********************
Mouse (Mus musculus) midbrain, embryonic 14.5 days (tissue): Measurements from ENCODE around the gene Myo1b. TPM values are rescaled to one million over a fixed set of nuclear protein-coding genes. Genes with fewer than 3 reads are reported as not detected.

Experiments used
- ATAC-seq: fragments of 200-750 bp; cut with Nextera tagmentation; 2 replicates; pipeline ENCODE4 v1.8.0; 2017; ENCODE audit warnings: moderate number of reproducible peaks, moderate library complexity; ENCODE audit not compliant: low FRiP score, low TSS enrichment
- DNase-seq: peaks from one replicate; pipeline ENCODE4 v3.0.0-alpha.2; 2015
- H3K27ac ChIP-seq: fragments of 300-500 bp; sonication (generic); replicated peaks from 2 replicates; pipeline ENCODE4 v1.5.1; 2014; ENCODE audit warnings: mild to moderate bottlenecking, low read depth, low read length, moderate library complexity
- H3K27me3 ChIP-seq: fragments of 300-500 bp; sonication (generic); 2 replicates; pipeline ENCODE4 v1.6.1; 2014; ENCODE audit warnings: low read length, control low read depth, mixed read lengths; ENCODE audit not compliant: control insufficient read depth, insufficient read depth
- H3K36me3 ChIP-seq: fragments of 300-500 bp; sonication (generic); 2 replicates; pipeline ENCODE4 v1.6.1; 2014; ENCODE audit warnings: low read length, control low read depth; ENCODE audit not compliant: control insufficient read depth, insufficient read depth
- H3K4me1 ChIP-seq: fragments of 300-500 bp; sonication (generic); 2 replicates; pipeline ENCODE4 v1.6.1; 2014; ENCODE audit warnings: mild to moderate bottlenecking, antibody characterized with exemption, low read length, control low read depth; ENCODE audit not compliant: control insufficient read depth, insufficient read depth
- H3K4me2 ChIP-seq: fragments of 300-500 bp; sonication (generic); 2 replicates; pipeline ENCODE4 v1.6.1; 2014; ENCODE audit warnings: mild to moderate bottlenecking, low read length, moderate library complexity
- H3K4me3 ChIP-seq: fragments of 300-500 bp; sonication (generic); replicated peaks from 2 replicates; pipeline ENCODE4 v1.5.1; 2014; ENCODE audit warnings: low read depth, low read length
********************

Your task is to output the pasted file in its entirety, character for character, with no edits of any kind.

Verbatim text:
Mouse (Mus musculus) midbrain, embryonic 14.5 days (tissue): Measurements from ENCODE around the gene Myo1b. TPM values are rescaled to one million over a fixed set of nuclear protein-coding genes. Genes with fewer than 3 reads are reported as not detected.

Experiments used
- ATAC-seq: fragments of 200-750 bp; cut with Nextera tagmentation; 2 replicates; pipeline ENCODE4 v1.8.0; 2017; ENCODE audit warnings: moderate number of reproducible peaks, moderate library complexity; ENCODE audit not compliant: low FRiP score, low TSS enrichment
- DNase-seq: peaks from one replicate; pipeline ENCODE4 v3.0.0-alpha.2; 2015
- H3K27ac ChIP-seq: fragments of 300-500 bp; sonication (generic); replicated peaks from 2 replicates; pipeline ENCODE4 v1.5.1; 2014; ENCODE audit warnings: mild to moderate bottlenecking, low read depth, low read length, moderate library complexity
- H3K27me3 ChIP-seq: fragments of 300-500 bp; sonication (generic); 2 replicates; pipeline ENCODE4 v1.6.1; 2014; ENCODE audit warnings: low read length, control low read depth, mixed read lengths; ENCODE audit not compliant: control insufficient read depth, insufficient read depth
- H3K36me3 ChIP-seq: fragments of 300-500 bp; sonication (generic); 2 replicates; pipeline ENCODE4 v1.6.1; 2014; ENCODE audit warnings: low read length, control low read depth; ENCODE audit not compliant: control insufficient read depth, insufficient read depth
- H3K4me1 ChIP-seq: fragments of 300-500 bp; sonication (generic); 2 replicates; pipeline ENCODE4 v1.6.1; 2014; ENCODE audit warnings: mild to moderate bottlenecking, antibody characterized with exemption, low read length, control low read depth; ENCODE audit not compliant: control insufficient read depth, insufficient read depth
- H3K4me2 ChIP-seq: fragments of 300-500 bp; sonication (generic); 2 replicates; pipeline ENCODE4 v1.6.1; 2014; ENCODE audit warnings: mild to moderate bottlenecking, low read length, moderate library complexity
- H3K4me3 ChIP-seq: fragments of 300-500 bp; sonication (generic); replicated peaks from 2 replicates; pipeline ENCODE4 v1.5.1; 2014; ENCODE audit warnings: low read depth, low read length